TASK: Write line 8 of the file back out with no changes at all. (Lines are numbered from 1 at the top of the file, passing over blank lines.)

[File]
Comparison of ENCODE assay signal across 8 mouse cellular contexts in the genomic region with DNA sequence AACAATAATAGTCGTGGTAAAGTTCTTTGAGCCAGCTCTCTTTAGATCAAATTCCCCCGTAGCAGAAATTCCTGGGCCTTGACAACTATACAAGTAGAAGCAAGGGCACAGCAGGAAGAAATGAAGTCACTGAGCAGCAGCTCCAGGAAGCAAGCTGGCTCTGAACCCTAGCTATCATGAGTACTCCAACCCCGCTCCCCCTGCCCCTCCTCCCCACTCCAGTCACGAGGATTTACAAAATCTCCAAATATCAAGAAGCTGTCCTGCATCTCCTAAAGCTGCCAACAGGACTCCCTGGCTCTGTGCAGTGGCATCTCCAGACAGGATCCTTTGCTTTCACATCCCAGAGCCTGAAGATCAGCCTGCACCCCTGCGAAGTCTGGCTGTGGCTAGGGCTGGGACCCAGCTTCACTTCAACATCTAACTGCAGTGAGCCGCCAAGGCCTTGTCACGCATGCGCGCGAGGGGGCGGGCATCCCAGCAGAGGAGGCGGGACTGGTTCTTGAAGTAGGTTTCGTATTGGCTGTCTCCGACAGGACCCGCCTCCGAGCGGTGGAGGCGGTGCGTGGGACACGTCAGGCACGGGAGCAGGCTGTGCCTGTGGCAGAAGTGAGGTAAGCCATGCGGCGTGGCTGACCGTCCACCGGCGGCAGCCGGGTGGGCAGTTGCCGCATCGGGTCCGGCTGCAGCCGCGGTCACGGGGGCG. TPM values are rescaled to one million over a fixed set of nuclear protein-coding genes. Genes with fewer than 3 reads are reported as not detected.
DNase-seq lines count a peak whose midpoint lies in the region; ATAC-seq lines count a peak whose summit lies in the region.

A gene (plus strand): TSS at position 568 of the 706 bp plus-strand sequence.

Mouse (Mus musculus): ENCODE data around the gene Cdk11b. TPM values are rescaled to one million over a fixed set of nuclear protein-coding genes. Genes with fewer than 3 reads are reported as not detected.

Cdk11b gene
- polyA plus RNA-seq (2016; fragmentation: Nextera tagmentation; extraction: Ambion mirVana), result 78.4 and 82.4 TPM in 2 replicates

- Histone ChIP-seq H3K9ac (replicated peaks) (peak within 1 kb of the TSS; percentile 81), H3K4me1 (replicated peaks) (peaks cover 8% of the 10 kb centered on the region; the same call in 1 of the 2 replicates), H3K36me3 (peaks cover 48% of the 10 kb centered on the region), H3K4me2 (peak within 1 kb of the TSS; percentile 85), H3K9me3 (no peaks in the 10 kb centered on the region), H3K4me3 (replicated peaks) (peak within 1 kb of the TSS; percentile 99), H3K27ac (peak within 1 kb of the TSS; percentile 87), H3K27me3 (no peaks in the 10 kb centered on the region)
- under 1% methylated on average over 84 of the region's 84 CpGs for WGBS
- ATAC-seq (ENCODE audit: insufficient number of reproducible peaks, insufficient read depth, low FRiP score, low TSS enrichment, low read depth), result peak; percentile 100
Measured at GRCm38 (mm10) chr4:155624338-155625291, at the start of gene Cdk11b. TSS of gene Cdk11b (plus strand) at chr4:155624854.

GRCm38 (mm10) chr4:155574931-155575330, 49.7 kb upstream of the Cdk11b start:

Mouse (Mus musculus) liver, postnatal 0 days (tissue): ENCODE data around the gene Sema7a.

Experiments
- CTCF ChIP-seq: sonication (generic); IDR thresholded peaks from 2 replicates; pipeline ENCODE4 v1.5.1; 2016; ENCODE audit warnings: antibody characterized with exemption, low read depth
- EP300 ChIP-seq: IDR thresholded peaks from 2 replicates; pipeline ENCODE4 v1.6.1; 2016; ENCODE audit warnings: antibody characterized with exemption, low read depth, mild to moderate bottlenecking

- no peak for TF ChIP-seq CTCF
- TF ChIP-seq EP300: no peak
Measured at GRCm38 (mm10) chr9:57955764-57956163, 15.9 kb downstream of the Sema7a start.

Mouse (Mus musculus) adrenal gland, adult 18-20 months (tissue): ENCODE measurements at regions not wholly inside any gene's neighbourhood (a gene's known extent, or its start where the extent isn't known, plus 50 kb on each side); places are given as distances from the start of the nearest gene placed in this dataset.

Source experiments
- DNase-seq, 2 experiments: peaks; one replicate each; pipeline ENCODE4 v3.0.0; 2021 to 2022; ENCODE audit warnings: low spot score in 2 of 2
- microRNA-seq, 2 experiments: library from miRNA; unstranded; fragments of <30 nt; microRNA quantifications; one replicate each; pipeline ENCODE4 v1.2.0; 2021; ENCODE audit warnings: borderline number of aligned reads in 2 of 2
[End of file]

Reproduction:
- under 1% methylated on average over 84 of the region's 84 CpGs for WGBS